DNA caught rock 'n rollin' (w/ Video)

Jan 26, 2011

(PhysOrg.com) -- DNA, that marvelous, twisty molecule of life, has an alter ego, research at the University of Michigan and the University of California, Irvine reveals.

On rare occasions, its building blocks "rock and roll," deforming the familiar double helix into a different shape.

This video is not supported by your browser at this time.

"We show that the simple DNA double helix exists in an alternative form—for one percent of the time—and that this alternative form is functional," said Hashim M. Al-Hashimi, who is the Robert L. Kuczkowski Professor of Chemistry and Professor of Biophysics at U-M. "Together, these data suggest that there are multiple layers of information stored in the genetic code." The findings were published online Jan. 26 in the journal Nature.

It's been known for some time that the DNA molecule can bend and flex, something like a rope ladder, but throughout these gyrations its building blocks—called bases—remain paired up just the way they were originally described by James Watson and Francis Crick, who proposed the spiral-staircase structure in 1953. By adapting nuclear magnetic resonance (NMR) technology, Al-Hashimi's group was able to observe transient, alternative forms in which some steps on the stairway come apart and reassemble into stable structures other than the typical Watson-Crick base pairs.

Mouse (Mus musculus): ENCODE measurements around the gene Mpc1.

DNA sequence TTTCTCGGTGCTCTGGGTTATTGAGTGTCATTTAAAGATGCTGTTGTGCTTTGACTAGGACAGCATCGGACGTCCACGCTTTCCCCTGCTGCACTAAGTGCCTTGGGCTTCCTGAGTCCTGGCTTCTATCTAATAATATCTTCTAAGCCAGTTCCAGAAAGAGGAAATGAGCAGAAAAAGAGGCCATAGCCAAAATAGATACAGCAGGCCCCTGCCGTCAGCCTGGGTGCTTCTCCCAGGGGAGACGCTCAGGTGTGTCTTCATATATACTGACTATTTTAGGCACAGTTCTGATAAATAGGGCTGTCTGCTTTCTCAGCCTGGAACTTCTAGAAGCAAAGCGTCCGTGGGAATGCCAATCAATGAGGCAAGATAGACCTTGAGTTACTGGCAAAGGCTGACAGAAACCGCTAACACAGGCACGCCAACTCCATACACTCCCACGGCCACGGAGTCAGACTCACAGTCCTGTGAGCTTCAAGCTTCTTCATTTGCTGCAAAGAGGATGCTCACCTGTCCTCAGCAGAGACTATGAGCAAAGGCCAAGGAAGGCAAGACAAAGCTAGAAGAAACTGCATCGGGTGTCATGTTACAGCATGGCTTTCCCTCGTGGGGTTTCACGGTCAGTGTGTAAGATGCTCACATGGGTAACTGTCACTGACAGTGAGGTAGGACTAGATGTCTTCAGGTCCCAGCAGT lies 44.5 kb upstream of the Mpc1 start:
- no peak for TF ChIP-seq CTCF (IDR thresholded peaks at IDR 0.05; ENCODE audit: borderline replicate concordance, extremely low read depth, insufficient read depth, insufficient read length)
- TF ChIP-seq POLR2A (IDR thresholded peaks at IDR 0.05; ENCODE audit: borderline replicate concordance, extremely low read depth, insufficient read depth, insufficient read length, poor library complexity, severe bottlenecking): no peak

The question was, what were these alternative stable structures?

"Using NMR, we were able to access the chemical shifts of this alternative form," said graduate student Evgenia Nikolova. "These chemical shifts are like fingerprints that tell us something about the structure." Through careful analysis, Nikolova realized the "fingerprints" were typical of an orientation in which certain bases are flipped 180 degrees.

"It's like taking half of the stairway step and flipping it upside down so that the other face now points up," said Al-Hashimi. "If you do this, you can still put the two halves of the step back together, but now what you have is no longer a Watson-Crick base pair; it's something called a Hoogsteen base pair."